Two ISPs claim no disconnections after 'six strikes'
Thursday, November 15, 2012 @ 8:49pm
| In a forum discussion organized by the Internet Society, the vice presidents of Verizon and Time Warner Cable declared that even after repeated notifications to customers suspected of violating copyright law, the cable companies won't perform any disconnections. The move could ease privacy and due process concerns about the Hollywood copyright holder and ISP co-managed Center for Copyright Information (CCI) overseeing the anti-piracy "six strikes" initiative.
Event host and New York Law School professor Molly Land believes that the information spelled out in the "memorandum of understanding" is nebulous when it comes to disconnection after multiple copyright violation suspicions. "The sanction of termination is disproportionate to the goals of the system," Land said. "If there's a decision not to have termination on the table, can we get that in writing? The possibility is still there."
The memorandum specifies that Internet providers are allowed to enforce policies against copyright infringers, up to and including temporary suspension or termination of accounts. Land said that if the disconnection is taken off the table, the entire system becomes "more valid under human rights law."
Copyright owners still retain the right to sue the more egregious offenders. The Motion Picture Association of America's vice president of legal affairs Ben Sheffner said that "we have no plans to sue anybody. We don't. Suing somebody is not part of the system and we have no plans to sue."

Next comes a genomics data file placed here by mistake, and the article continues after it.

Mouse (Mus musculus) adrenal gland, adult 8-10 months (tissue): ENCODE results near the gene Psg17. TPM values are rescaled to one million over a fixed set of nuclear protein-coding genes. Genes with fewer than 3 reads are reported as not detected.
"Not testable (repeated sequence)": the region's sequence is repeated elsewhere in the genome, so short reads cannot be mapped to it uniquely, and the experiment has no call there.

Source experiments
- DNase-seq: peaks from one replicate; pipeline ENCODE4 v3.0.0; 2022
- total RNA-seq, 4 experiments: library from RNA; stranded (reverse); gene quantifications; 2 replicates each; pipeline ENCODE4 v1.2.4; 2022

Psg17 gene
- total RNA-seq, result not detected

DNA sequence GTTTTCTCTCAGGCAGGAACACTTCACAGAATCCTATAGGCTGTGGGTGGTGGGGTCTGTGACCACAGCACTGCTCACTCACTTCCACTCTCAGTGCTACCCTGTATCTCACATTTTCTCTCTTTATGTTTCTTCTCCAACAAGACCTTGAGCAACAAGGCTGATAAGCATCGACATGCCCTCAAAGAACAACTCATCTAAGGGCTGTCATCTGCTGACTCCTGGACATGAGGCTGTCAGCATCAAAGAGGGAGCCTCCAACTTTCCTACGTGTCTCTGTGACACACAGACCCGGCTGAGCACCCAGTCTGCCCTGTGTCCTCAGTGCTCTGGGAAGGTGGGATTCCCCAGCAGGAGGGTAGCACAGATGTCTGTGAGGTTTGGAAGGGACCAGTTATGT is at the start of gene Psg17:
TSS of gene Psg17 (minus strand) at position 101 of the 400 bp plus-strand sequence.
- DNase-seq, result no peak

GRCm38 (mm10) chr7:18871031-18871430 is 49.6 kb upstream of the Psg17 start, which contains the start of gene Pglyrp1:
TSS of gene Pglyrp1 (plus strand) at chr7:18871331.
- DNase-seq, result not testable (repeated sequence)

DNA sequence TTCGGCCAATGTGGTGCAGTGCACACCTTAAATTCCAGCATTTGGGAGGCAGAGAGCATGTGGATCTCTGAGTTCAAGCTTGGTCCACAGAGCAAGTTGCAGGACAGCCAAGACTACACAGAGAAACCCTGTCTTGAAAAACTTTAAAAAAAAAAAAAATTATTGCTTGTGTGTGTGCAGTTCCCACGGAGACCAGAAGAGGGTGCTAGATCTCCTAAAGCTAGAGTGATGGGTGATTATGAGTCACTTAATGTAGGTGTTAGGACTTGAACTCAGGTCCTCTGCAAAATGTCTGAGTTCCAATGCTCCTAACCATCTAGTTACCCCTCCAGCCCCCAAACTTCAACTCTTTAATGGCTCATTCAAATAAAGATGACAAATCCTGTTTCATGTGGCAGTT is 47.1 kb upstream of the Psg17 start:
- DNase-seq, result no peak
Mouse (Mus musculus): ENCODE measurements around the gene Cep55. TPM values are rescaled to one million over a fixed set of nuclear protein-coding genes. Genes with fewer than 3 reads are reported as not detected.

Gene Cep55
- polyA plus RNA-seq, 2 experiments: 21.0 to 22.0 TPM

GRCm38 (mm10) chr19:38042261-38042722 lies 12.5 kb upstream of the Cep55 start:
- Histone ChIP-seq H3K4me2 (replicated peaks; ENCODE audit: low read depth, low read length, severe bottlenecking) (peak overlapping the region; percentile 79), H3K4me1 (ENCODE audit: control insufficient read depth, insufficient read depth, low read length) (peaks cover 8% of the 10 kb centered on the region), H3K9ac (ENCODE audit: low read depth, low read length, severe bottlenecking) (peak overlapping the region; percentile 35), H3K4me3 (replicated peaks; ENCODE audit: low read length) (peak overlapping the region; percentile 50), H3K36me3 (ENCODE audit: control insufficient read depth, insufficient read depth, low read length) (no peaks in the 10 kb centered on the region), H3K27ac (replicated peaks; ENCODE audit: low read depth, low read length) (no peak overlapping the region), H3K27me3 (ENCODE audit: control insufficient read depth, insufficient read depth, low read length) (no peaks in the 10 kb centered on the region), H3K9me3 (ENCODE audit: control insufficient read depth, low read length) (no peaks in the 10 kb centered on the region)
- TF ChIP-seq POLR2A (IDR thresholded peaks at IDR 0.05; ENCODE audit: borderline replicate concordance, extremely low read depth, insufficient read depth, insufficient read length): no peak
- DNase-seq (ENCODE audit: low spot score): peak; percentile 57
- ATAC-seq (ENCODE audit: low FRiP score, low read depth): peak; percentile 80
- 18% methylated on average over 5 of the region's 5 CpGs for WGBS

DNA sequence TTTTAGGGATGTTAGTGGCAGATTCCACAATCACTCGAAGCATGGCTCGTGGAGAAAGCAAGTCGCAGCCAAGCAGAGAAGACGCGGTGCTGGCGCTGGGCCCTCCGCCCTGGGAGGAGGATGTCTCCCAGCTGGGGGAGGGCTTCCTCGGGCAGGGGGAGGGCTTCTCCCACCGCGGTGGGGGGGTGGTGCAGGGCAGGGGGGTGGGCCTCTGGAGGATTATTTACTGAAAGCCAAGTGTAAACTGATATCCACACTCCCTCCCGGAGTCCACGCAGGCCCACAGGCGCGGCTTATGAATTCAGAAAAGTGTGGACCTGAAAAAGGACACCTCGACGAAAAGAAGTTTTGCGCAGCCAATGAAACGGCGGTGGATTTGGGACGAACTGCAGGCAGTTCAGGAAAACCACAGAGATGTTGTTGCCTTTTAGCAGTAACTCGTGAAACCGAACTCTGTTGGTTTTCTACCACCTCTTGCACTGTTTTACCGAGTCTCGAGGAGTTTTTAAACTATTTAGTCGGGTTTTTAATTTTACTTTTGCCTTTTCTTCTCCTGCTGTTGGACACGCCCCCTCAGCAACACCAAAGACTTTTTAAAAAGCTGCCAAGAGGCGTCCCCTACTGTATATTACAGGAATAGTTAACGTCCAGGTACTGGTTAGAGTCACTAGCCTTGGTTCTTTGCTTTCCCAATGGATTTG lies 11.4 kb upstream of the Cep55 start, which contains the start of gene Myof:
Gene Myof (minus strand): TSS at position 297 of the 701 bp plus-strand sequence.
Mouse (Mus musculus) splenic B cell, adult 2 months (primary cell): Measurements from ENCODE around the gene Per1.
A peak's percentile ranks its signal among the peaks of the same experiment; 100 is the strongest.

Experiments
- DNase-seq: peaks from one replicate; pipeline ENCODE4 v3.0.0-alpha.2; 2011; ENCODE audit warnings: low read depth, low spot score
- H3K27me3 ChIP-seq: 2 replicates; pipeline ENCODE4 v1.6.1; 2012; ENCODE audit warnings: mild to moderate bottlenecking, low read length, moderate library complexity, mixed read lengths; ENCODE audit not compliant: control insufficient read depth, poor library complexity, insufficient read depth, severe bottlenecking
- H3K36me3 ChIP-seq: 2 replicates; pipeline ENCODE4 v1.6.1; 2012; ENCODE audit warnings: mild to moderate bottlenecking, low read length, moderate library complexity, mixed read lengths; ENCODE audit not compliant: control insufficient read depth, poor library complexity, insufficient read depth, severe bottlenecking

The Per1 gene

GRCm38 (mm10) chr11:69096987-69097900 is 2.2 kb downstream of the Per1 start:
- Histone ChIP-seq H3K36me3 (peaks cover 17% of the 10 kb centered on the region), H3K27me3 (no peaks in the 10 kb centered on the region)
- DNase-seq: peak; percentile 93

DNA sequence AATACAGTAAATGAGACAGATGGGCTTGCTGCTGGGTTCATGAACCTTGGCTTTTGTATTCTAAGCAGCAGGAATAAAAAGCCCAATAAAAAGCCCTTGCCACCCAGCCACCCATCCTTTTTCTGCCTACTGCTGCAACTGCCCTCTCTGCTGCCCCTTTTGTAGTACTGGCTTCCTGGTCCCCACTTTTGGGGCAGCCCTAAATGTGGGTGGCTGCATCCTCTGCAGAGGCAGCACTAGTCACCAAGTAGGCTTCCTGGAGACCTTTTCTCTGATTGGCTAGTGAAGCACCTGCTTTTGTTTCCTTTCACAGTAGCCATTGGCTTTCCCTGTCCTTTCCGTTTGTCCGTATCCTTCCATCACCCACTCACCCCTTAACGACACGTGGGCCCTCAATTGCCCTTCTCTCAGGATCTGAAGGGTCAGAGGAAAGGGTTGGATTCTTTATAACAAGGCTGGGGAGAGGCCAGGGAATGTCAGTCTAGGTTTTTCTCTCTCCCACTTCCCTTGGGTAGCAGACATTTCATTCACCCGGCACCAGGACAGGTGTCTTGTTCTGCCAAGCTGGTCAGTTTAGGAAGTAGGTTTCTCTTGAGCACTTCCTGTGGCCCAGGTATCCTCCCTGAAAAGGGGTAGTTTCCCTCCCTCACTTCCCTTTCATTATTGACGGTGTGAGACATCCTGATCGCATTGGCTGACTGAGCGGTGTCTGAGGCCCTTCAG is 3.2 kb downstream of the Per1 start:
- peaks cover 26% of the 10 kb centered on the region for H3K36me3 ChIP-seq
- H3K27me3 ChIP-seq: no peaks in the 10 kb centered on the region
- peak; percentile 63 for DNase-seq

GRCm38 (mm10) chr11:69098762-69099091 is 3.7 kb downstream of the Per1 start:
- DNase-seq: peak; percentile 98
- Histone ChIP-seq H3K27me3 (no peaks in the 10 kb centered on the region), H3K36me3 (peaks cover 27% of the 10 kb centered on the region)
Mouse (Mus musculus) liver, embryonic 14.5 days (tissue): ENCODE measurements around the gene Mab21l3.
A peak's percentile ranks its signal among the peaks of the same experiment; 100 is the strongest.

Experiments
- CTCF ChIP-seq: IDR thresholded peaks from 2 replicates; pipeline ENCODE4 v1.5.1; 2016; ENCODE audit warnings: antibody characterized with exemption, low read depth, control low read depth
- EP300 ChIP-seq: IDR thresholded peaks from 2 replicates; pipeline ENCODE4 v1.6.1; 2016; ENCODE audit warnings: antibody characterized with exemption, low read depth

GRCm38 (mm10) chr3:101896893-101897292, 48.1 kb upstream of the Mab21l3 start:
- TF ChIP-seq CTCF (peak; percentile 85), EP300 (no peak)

Executive director of the CCI Jill Lesser wants the public to keep an open mind about the program. Lesser believes that people should "hold judgement in abeyance until the program is up and running which will be very, very soon."
The CCI's role is to educate the public about copyright laws and inform of the consequences of any potential violations. Staff will gauge the effectiveness of these actions, the ability of companies identifying violators, and attempting to bring new ISPs into the fold. File sharers will be told how and where they can get music and movies online legally.
The advisory board of the center will ultimately have some representatives from technology companies and organizations who are critical of copyright laws of movie studios and record labels, although how balanced this will be is unclear. Movie and music industry heads have often been reluctant to accept concepts suggested by critics, such as beliefs that not every pirated copy is a lost sale or that proposed laws like PIPA and SOPA might be overreaching.
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